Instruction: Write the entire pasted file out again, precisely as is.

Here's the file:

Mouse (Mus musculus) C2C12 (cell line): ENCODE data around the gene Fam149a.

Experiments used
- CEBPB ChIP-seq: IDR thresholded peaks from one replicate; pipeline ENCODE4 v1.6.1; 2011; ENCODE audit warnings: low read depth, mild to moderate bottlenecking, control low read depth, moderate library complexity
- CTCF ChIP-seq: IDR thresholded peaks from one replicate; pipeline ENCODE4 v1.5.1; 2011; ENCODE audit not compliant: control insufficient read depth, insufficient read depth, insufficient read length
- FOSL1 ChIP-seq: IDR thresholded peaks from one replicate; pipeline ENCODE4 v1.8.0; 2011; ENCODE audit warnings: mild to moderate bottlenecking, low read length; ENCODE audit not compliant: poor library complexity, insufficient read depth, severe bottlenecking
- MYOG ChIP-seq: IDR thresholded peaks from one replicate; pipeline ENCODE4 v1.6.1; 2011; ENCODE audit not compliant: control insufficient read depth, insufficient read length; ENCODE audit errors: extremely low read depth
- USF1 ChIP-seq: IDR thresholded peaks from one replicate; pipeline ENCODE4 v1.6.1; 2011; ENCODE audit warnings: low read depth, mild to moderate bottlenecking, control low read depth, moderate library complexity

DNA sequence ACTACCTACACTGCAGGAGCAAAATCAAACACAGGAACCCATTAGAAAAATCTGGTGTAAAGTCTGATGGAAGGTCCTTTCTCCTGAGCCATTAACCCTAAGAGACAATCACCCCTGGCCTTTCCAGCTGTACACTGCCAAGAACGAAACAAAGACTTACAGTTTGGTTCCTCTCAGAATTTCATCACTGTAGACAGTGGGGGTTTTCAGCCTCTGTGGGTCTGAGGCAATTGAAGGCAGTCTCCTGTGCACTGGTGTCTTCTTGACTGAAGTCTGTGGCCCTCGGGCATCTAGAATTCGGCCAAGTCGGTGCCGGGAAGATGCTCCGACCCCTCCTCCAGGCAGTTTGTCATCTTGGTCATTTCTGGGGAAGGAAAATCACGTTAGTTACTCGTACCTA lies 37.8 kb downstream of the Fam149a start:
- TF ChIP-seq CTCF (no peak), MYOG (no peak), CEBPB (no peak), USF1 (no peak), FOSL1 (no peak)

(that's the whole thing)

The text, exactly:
Mouse (Mus musculus) C2C12 (cell line): ENCODE data around the gene Fam149a.

Experiments used
- CEBPB ChIP-seq: IDR thresholded peaks from one replicate; pipeline ENCODE4 v1.6.1; 2011; ENCODE audit warnings: low read depth, mild to moderate bottlenecking, control low read depth, moderate library complexity
- CTCF ChIP-seq: IDR thresholded peaks from one replicate; pipeline ENCODE4 v1.5.1; 2011; ENCODE audit not compliant: control insufficient read depth, insufficient read depth, insufficient read length
- FOSL1 ChIP-seq: IDR thresholded peaks from one replicate; pipeline ENCODE4 v1.8.0; 2011; ENCODE audit warnings: mild to moderate bottlenecking, low read length; ENCODE audit not compliant: poor library complexity, insufficient read depth, severe bottlenecking
- MYOG ChIP-seq: IDR thresholded peaks from one replicate; pipeline ENCODE4 v1.6.1; 2011; ENCODE audit not compliant: control insufficient read depth, insufficient read length; ENCODE audit errors: extremely low read depth
- USF1 ChIP-seq: IDR thresholded peaks from one replicate; pipeline ENCODE4 v1.6.1; 2011; ENCODE audit warnings: low read depth, mild to moderate bottlenecking, control low read depth, moderate library complexity

DNA sequence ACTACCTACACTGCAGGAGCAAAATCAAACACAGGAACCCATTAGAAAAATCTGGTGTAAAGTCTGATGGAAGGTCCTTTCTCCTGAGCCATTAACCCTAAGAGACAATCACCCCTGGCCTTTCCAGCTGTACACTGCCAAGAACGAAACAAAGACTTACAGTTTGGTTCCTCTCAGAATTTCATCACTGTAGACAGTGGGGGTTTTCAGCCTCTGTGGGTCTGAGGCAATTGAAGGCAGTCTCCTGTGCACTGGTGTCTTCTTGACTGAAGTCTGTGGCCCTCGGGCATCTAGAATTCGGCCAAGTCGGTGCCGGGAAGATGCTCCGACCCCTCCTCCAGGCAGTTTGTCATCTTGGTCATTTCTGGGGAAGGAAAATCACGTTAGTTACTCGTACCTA lies 37.8 kb downstream of the Fam149a start:
- TF ChIP-seq CTCF (no peak), MYOG (no peak), CEBPB (no peak), USF1 (no peak), FOSL1 (no peak)